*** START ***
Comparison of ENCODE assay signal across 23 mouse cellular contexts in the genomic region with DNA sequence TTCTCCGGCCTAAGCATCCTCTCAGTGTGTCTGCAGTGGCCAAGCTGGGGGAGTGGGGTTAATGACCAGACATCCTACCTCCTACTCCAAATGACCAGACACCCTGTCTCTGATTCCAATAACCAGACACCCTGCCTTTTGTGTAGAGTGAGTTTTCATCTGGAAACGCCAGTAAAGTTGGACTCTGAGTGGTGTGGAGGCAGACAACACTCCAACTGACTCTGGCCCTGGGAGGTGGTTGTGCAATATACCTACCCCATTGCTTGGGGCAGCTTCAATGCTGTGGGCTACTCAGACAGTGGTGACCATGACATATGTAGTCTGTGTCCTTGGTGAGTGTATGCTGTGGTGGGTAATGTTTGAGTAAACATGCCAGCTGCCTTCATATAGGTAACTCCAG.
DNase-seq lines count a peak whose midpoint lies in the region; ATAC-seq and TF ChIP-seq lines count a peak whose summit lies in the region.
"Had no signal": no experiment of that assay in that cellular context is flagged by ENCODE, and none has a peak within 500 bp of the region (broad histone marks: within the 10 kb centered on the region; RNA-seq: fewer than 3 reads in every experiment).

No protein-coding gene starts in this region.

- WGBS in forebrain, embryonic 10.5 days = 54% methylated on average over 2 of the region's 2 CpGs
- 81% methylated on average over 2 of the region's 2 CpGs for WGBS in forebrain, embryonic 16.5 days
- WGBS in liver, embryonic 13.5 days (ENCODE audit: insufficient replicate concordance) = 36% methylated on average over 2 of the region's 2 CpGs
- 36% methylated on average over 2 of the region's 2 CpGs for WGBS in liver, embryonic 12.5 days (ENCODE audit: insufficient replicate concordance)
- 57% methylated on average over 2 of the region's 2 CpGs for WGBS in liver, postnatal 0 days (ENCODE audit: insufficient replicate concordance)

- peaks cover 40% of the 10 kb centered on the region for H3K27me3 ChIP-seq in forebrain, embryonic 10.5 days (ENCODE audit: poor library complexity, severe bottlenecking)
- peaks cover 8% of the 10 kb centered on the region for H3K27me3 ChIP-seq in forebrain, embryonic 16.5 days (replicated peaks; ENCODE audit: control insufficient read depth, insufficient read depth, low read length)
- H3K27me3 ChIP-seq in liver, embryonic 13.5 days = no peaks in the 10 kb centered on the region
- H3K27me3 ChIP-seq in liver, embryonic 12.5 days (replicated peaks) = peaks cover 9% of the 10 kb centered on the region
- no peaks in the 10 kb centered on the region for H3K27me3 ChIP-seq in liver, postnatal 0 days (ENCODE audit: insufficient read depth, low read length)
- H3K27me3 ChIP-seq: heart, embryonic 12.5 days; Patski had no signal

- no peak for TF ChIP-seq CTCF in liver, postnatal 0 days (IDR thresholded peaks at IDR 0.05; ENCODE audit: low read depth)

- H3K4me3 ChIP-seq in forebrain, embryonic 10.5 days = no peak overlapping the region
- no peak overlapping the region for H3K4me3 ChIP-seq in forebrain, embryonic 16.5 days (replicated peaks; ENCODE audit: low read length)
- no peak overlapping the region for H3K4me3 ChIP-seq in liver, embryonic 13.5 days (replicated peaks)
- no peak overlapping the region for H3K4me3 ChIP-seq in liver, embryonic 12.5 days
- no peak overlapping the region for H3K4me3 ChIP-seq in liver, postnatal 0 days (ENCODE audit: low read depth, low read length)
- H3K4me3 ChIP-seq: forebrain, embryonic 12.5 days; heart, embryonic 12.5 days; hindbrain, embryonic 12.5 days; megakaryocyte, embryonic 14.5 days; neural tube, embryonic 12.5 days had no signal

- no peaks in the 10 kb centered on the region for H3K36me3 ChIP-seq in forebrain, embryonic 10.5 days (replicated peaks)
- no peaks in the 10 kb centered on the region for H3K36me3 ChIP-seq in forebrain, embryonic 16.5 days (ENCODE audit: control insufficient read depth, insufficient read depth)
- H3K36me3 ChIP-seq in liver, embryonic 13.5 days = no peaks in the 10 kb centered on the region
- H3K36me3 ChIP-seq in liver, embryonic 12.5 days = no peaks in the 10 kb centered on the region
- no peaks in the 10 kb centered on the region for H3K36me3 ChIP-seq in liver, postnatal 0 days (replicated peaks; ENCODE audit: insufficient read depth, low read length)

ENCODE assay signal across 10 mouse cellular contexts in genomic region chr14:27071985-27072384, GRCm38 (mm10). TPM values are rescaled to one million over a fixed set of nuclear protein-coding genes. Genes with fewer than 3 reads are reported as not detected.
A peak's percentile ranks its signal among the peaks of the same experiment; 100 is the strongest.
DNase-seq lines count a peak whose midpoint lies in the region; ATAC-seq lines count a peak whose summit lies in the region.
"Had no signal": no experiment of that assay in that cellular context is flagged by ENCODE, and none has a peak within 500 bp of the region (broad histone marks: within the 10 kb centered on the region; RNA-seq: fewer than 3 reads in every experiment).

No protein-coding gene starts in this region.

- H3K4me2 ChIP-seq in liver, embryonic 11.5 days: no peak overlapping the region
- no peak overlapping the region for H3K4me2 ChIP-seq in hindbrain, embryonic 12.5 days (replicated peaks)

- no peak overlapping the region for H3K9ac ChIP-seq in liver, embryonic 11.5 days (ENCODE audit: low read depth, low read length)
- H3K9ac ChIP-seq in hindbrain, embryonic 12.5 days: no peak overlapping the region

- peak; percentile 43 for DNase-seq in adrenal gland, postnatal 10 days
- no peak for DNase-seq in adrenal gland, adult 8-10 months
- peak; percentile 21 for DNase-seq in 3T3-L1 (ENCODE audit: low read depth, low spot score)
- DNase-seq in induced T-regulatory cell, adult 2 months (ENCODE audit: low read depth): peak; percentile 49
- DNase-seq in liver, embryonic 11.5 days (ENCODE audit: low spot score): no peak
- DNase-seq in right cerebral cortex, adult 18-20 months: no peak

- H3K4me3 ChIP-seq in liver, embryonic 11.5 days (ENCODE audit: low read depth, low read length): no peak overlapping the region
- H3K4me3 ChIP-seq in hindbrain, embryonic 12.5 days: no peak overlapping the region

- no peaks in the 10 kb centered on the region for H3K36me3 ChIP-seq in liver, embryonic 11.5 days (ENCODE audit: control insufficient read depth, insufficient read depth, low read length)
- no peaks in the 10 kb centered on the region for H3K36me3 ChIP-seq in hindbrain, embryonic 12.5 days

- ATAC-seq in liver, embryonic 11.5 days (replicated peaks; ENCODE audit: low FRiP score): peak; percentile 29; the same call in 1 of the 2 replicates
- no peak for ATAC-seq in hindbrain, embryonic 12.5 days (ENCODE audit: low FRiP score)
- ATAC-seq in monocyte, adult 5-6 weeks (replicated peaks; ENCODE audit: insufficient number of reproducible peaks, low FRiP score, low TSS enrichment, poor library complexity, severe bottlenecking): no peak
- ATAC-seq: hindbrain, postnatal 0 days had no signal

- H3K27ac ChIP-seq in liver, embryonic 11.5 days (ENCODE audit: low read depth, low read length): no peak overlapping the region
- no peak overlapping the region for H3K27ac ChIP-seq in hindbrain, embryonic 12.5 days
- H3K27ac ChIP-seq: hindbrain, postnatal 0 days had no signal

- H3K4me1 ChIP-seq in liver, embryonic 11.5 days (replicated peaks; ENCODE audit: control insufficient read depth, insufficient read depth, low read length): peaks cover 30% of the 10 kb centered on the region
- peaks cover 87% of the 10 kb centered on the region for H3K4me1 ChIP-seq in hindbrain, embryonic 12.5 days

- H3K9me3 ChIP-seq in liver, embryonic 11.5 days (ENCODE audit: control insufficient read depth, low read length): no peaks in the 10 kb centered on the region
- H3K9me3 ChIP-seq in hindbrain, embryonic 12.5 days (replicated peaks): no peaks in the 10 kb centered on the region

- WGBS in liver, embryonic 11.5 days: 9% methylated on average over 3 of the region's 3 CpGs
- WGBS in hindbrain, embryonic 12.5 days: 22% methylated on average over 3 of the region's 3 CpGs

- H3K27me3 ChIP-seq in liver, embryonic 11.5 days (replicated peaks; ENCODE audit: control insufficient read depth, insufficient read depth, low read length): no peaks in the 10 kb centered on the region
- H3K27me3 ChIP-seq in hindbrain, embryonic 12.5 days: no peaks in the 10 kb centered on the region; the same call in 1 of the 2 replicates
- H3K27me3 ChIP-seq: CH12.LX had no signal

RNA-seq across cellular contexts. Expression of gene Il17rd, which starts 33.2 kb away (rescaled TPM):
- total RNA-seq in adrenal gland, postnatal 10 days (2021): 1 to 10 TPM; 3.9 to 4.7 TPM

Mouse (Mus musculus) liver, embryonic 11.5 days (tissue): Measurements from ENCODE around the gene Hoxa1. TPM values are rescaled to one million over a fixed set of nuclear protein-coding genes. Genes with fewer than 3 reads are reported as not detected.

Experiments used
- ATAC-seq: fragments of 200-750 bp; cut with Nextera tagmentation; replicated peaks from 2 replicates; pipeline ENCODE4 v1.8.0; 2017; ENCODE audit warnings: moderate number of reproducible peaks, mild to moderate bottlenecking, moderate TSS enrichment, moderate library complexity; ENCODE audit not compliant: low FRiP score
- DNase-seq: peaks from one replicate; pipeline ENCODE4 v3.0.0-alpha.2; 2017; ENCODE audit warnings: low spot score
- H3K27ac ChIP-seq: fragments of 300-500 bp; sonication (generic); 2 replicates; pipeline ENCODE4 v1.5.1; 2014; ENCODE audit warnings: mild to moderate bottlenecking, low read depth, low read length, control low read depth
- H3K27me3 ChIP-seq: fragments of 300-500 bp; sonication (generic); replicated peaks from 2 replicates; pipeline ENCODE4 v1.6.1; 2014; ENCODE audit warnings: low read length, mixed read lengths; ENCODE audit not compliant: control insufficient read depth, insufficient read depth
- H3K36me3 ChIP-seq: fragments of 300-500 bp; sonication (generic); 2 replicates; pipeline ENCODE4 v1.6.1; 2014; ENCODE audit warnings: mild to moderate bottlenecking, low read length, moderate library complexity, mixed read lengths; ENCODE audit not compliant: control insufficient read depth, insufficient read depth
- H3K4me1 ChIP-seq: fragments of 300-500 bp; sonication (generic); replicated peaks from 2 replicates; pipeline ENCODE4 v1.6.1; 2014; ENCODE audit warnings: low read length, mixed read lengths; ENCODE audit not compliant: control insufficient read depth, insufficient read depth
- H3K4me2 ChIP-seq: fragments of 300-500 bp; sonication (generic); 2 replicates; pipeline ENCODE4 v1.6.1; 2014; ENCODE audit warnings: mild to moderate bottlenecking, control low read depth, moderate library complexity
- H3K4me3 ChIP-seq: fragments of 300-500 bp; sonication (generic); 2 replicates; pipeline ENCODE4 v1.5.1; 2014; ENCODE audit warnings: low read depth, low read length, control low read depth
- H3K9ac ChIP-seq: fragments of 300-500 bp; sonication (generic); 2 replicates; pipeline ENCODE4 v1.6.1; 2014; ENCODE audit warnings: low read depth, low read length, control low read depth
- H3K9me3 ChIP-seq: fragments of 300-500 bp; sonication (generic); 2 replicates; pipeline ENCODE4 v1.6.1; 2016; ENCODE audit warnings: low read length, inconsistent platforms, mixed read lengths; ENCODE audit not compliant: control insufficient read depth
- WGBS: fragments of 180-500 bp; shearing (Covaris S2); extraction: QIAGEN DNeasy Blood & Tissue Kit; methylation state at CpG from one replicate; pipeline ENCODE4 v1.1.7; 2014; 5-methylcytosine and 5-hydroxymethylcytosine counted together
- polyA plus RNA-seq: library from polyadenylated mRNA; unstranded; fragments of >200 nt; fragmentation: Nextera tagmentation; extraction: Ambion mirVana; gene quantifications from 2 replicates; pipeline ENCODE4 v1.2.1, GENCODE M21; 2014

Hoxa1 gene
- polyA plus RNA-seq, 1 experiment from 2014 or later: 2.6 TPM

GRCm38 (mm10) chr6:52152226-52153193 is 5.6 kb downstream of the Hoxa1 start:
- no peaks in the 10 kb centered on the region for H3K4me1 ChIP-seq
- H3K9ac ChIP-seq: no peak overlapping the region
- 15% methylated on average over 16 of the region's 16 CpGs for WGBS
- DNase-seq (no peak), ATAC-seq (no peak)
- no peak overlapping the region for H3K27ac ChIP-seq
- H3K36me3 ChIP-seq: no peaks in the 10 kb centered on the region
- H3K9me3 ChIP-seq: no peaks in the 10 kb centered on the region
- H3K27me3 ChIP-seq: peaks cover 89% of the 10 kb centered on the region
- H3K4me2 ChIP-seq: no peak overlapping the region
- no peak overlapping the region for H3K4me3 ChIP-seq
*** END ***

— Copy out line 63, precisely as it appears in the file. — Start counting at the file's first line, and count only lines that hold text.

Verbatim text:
RNA-seq across cellular contexts. Expression of gene Il17rd, which starts 33.2 kb away (rescaled TPM):